Paul Cabuts End of the Row
Jumble is an exhibition of artists who take a look at ideas of community, traditions and rituals in Britain in the wake of the jubilee. The show holds up the remnants of a disunited Kingdom, a place that is fracturing under the strain of one flag and looks at ideas of community and tradition that both disrupt and strengthen the nation. In 1981 we were told that there was nothing like a royal occasion to unite the nation. But things have changed. This time around there was not the flag-waving, bunting-bearing cake and sandwich-laden crowds that we all remember (albeit hazily) from 1977.
’ work has this sense of something long passed. Paintings of a Swansea high-rise landscape are interspersed with images of a Jubilee past; scrawls of 1977 slogans vie for attention with remnants of a union jack. The ideals of better homes for the working class in the 60s led to the tenement block with clean vertical and horizontal lines and communal areas for tenants. The subsequent failure of a lot of these idealistic projects is rooted in the ‘urban hieroglyphics’ that cover Catrin’s paintings. The whole Jubilee 2002 was tinged with nostalgia, it was surrounded by flag-waving jingoism that struck a hollow note in Wales, but in these paintings this patriotism seems rooted very firmly in the past. Even the anarchy scrawls are voices from yesterday.
’ series of photographs End of The Row
throw up all sorts of complicated proposals. Alongside the testament to the industrial changes in South Wales where these terraces sprang up in the late 1800s, the photographs also point to a decline in social interaction on the streets. Gossiping neighbours have long since been replaced by reality TV and soaps as we begin to live our lives vicariously. This may have long been the case though previously it was gossip at the heart of this process. Coverage of the recent Jubilee has highlighted this decline. Jubilee Street in Aberdare had no street party. End of the Row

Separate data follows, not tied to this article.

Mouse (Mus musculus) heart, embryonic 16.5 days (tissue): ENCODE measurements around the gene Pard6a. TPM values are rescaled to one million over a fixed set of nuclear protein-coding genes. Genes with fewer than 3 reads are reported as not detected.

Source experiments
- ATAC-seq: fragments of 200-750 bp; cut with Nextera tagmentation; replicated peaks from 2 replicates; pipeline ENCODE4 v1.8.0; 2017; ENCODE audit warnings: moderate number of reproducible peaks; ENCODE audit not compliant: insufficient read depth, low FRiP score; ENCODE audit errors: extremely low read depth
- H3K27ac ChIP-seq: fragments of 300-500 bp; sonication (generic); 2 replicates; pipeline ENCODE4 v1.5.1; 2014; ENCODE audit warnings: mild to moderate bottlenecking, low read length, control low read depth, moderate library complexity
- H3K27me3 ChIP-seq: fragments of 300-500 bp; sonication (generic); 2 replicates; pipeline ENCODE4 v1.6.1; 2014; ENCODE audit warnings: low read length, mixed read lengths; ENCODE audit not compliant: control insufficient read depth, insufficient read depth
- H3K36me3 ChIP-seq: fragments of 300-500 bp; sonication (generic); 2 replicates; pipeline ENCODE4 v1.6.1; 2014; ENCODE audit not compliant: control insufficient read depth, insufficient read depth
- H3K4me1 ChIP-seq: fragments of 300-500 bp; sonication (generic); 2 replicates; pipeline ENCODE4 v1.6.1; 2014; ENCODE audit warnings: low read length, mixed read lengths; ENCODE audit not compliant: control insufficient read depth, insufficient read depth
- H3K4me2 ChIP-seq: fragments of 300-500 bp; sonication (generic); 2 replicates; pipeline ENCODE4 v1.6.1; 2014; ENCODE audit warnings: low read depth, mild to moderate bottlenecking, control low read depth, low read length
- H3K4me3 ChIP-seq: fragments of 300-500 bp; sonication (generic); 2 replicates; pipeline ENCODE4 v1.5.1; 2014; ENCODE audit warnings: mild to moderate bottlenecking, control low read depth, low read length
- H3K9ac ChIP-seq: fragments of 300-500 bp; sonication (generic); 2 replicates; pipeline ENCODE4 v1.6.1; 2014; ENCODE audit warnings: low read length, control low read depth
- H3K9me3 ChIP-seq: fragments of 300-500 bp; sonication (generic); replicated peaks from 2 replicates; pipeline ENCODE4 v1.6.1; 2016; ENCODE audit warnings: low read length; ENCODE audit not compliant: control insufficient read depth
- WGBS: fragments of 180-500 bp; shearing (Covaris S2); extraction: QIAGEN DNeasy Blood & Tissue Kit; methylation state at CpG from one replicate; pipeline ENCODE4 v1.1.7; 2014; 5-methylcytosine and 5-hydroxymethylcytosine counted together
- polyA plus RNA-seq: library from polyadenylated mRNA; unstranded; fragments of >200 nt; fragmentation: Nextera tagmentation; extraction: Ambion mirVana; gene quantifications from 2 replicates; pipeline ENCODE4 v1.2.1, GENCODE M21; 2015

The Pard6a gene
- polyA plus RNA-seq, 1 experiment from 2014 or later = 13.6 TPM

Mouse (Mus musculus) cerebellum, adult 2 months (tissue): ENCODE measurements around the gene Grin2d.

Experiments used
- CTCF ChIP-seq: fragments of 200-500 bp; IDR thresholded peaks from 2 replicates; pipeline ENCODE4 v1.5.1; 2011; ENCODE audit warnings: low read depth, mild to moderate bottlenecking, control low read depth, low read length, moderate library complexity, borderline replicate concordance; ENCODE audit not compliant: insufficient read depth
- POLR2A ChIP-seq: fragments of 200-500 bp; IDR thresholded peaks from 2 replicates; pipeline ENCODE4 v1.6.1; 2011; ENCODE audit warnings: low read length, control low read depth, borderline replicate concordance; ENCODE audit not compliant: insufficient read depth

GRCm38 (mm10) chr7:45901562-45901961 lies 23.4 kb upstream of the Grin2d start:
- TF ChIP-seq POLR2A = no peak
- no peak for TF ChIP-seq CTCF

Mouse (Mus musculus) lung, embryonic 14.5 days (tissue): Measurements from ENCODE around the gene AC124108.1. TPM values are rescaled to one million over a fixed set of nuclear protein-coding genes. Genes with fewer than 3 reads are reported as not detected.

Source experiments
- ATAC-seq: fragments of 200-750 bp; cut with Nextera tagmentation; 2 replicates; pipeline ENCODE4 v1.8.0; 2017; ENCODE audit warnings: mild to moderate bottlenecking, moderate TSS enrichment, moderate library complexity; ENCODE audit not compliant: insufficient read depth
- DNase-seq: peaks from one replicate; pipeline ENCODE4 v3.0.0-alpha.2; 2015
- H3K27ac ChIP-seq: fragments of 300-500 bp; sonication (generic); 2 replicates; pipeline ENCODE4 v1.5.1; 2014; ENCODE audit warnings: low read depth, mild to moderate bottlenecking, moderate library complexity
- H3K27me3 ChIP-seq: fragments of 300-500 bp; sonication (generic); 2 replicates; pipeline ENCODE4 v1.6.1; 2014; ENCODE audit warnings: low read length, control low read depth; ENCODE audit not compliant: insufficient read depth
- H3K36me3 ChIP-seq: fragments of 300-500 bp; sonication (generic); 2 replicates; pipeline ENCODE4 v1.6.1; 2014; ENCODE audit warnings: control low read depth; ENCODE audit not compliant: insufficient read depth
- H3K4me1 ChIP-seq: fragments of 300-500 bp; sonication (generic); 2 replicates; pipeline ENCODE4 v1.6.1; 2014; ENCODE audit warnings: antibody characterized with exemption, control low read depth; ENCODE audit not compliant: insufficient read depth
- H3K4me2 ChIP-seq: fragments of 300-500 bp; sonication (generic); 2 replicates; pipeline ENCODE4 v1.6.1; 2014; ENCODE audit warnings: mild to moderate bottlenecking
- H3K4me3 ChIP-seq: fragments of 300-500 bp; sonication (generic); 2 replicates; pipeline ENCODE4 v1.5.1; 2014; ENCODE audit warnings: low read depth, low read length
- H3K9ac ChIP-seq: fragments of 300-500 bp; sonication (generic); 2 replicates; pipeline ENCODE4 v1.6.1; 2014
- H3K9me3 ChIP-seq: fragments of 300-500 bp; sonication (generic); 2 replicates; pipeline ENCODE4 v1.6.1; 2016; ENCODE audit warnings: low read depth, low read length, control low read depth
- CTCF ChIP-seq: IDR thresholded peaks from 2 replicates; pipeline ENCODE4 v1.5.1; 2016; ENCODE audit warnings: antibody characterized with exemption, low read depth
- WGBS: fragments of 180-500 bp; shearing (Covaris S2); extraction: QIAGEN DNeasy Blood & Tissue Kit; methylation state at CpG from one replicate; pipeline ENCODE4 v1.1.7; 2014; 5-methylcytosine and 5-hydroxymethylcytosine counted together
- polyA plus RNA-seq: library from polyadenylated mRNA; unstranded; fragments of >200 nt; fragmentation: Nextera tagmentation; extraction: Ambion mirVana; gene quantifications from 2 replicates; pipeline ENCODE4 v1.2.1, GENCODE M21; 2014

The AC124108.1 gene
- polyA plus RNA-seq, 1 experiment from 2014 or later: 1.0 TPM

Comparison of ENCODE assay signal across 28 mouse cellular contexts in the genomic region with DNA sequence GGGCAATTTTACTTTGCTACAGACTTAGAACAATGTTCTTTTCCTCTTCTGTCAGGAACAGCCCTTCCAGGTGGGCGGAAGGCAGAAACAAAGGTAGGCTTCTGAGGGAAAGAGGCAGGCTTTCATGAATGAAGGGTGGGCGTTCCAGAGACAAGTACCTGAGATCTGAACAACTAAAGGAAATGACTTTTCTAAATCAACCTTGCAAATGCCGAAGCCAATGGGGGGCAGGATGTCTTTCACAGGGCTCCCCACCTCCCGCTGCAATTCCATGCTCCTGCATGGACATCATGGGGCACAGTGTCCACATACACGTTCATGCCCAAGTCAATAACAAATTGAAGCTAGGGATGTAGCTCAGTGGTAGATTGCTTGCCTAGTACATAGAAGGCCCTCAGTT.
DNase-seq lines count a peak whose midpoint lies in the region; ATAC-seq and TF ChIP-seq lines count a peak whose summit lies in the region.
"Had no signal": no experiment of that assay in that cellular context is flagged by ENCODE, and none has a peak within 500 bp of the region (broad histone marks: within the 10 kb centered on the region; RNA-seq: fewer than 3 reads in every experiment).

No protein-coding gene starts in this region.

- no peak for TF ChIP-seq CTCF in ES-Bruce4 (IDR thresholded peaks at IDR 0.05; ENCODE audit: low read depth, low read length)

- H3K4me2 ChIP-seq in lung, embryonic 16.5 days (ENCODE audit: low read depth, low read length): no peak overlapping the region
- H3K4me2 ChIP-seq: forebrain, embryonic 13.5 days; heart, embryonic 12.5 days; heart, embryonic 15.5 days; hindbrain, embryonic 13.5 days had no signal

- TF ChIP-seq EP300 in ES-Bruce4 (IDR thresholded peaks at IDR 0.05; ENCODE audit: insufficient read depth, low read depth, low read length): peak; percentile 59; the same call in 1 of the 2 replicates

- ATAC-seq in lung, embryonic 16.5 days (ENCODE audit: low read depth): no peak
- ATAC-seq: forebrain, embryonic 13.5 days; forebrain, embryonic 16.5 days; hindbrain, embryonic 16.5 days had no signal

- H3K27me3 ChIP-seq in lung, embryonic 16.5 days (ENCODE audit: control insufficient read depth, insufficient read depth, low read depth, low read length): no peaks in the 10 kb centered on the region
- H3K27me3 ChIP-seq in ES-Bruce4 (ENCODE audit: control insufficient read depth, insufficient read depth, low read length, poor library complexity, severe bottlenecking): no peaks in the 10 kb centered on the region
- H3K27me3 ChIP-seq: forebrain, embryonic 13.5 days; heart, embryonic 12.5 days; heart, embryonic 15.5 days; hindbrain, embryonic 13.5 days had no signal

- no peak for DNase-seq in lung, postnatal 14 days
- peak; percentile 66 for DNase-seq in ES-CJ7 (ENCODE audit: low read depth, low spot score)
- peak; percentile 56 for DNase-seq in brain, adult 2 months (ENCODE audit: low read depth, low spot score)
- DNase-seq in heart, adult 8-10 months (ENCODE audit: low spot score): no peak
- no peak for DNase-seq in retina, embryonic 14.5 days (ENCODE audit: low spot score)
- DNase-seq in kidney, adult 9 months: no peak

has a kind of finality about it that makes a comment on the lives lived behind closed doors.
In Edward Adam
’s work a girl’s birthday party is filmed on super 8 film and the footage of the candle blowing is looped. There is a sense of nostalgia in both the quality of the film and the innocence of the girl depicted repeatedly extinguishing the candles on the cake. It appears as a universal back garden, with references for more than one generation. The piece points to another tradition, another marker that we use to navigate our lives. Birthdays, along with Christmas, weddings and christenings punctuate our lives as events that are recorded for the family album. This footage has a particular link to a time before the all-seeing eyes of CCTV cameras that automatically record indiscriminately.
On the final day of the exhibition the gallery is taken over by a Summer Fête organised and presented by artists. Gordon Dalton
’s decorates the gallery with non-celebratory bunting. This nostalgic Jubilee paraphernalia spells out the repeat to fade lyrics from the Sex Pistols God Save the Queen
. No Future
hangs over our heads like an echo of 1977.
A tradition with only one precedent (2001), the Summer Fête is a gregarious mix of self-mockery and unabashed fun. The focus of the day is getting involved, whether that is through participating in the games and stalls at the gallery or sitting soaking up the atmosphere. Rounding off the day’s events is an evening of entertainment at Canton Labour Club with a mix of ‘talented’ artists and entertainment.